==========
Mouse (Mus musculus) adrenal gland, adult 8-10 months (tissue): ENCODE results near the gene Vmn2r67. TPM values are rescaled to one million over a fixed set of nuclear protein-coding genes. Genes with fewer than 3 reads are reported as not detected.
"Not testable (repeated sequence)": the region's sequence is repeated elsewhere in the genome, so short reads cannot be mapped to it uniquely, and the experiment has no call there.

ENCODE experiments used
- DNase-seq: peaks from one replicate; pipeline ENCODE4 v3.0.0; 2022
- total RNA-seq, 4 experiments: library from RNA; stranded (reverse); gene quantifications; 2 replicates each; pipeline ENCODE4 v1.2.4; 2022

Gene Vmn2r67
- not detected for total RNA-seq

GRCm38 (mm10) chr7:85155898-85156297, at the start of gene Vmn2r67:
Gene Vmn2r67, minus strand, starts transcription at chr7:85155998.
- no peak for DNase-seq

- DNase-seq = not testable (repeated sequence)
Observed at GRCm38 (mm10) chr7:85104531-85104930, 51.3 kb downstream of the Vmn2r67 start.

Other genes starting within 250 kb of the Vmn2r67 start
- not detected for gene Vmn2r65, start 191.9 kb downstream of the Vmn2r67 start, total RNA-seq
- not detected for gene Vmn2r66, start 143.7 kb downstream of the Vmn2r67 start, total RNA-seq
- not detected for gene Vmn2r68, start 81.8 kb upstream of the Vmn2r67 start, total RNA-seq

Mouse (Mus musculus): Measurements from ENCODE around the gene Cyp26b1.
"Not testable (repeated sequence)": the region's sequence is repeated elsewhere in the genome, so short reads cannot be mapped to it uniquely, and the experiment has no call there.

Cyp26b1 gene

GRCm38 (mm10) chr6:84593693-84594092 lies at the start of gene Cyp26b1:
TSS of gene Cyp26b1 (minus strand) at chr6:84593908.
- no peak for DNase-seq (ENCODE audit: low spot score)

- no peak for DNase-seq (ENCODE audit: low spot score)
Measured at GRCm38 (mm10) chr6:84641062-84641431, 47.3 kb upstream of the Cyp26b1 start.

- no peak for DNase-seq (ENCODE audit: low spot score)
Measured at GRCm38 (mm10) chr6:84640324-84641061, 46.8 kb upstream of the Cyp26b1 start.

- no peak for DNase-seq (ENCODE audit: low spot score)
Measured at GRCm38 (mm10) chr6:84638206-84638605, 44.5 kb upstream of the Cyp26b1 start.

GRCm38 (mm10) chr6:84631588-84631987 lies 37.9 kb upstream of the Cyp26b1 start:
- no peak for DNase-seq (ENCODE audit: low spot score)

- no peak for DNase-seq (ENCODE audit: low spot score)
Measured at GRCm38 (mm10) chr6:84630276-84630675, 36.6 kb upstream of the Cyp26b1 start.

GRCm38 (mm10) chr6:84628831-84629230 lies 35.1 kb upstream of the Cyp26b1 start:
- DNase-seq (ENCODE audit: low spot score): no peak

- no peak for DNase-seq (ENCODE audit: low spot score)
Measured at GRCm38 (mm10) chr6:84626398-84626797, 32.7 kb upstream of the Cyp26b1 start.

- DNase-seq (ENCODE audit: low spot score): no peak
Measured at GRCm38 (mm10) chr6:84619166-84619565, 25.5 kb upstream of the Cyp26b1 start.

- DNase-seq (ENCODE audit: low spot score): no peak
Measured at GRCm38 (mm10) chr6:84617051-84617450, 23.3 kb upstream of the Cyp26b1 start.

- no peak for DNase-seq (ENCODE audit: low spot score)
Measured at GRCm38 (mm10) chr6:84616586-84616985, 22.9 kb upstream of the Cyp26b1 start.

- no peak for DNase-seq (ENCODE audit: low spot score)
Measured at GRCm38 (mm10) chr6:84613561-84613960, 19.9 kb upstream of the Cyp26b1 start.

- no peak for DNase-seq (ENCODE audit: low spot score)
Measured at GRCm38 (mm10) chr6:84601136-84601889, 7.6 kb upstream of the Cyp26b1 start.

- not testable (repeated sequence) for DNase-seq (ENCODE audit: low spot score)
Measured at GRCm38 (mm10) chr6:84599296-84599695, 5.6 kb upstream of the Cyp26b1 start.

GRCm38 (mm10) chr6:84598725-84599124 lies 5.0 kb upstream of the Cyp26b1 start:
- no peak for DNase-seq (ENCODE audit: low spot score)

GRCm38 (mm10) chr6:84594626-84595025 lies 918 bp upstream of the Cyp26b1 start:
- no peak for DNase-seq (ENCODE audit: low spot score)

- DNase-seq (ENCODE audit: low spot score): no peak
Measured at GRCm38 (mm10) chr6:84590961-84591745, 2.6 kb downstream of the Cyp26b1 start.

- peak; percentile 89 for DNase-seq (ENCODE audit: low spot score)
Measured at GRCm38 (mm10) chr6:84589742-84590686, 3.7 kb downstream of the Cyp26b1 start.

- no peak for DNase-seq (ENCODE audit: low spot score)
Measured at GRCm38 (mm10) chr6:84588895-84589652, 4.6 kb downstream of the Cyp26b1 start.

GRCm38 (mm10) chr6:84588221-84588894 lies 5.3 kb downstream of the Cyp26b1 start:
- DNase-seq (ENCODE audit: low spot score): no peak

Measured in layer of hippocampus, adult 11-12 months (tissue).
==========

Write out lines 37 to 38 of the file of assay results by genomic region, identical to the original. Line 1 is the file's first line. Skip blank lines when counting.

- DNase-seq (ENCODE audit: low spot score): no peak
Measured at GRCm38 (mm10) chr6:84619166-84619565, 25.5 kb upstream of the Cyp26b1 start.